Victory of the People
Outcome of Cop 21 got me thrilled and inspired. After 40 years of battle between believers and non-believers finally believers won. They persuaded everyone that the world is in real danger, and we must act collectively. Paris got all the nations, big and small, together to sign on a legally binding agreement to protect the planet from impending climate disaster. Everyday I feel like thanking all the activists who have gone through an uphill task to convince political leaders, businesses, and ordinary people, year after year to show the writing on the wall. Many took it as their life-long campaign to bring the nations to their senses. Citizens who were on the sidelines gradually became activists. They voted for political candidates who supported climate action. Political parties started getting elected to power because they are green.
I see Paris as the victory of the people led by the committed activists who never gave up campaigning for their cause. Even during the Paris conference over 7,85,000 people marched at 2,300 events in 175 countries united in one voice calling for a 100% clean energy future to save everything they love. Normally we expect governments to mobilize public opinion behind their brave actions. In the case of global warming it was the reverse. It is the citizens of the world who
mobilized their governments.
Paris inspires me to believe that this kind of citizen’s movement can make the world ready to overcome another impending disaster which has been looming on the horizon. This has been a hot subject in politics for ages. Many powerful movements, many ambitious initiatives have been taken over centuries to address this problem. Much blood has been shed over this issue. But it not only does not go away, it gets more threatening than ever. This is the problem of ever-exploding gap in private wealth. It keeps ongrowing locally, nationally, and globally. As the economy grows concentration of private wealth gets worse. Faster the rate of growth, faster is the rate of concentration of wealth. This disaster is dangerous because it destroys peace and harmony, it threatens human rights and democracy. It pushes the world towards social explosions each worse than the previous ones. It triggers armed conflicts among nations.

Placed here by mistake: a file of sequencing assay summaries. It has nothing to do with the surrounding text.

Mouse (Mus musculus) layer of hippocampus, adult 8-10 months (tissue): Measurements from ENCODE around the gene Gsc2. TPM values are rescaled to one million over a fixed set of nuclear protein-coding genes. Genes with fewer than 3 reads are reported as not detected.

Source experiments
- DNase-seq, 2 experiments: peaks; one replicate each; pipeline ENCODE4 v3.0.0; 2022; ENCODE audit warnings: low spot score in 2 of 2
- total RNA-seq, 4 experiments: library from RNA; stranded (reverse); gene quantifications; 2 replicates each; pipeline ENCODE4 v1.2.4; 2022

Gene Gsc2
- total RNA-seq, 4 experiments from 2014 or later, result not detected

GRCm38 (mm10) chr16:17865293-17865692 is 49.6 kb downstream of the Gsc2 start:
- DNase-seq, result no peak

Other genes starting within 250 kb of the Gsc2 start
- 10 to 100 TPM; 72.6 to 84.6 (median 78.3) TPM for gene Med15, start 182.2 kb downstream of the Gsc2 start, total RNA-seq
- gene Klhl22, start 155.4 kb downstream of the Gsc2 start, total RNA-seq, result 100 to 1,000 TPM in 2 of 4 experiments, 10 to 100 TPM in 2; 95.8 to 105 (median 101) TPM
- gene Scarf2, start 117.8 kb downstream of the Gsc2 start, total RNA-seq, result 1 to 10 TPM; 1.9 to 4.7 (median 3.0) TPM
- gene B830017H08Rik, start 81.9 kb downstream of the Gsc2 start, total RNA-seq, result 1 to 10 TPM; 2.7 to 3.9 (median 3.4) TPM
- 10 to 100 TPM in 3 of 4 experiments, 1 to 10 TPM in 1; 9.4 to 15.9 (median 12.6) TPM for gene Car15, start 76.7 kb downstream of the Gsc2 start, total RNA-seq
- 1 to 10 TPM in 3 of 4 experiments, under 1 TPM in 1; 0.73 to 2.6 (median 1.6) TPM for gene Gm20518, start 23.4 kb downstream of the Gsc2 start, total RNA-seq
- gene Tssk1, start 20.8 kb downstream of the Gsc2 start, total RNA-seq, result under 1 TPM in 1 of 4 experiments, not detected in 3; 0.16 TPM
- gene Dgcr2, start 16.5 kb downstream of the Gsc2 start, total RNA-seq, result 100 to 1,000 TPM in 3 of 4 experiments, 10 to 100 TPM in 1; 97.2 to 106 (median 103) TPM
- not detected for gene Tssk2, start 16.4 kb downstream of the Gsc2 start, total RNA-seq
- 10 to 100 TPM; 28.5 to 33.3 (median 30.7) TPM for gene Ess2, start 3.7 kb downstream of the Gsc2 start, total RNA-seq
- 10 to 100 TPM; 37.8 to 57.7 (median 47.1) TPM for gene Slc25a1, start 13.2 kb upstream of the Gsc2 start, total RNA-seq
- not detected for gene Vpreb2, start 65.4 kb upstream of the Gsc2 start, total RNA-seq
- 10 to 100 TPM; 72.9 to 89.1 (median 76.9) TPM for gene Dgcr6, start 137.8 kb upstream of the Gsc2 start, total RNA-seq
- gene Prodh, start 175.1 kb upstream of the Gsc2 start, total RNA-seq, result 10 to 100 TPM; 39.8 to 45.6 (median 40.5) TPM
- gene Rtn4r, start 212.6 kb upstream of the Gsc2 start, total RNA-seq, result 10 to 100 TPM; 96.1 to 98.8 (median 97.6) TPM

Oxfam Updates on Wealth Concentration
Oxfam has been giving us horrifying updates on wealth concentration each year. This year they tell us that 62 richest people own more wealth than owned by bottom half of world population. In 2015 they reported that the 80 richest people, and in 2014, according to them 85 richest people owned more wealth than owned by the bottom half of world population. In 2010, six years back, it was 388 richest people who had the pleasure of owning similar wealth. They also told us that wealth of 80 richest people doubled in five years, between 2009 and 2014.
Oxfam has a terrifying projection for 2016. During the current year, they projected, the richest 1% of the world will own 99% of the world’s wealth. That means 99% of the people will be left with only 1% of the wealth.
This information is so unbelievable that it takes time to absorb. We feel like asking many more questions. How many of world’s richest people will own more wealth than owned by the bottom half of the world population, say, in 2025? It is obvious that if the number can drop from 388 persons to 62 persons in six years we are just one small step away from one lucky person owning more wealth than owned by bottom half of the world population!
US presidential candidate Bernie Sanders keeps reminding in his campaign speeches that in the USA, the top 0.1% owns 90% of the nation’s wealth.
What about Bangladesh? Is it 62, or more, or less, of the richest owning more wealth than owned by the bottom half of the country’s population? Does it interest anyone to find the number? How long will it take to reach a point where only one person will own more wealth than owned by bottom half of the people of Bangladesh? Obviously he will be the ‘King’. His wishes will be the law of the land. Does it sound too far-fetched?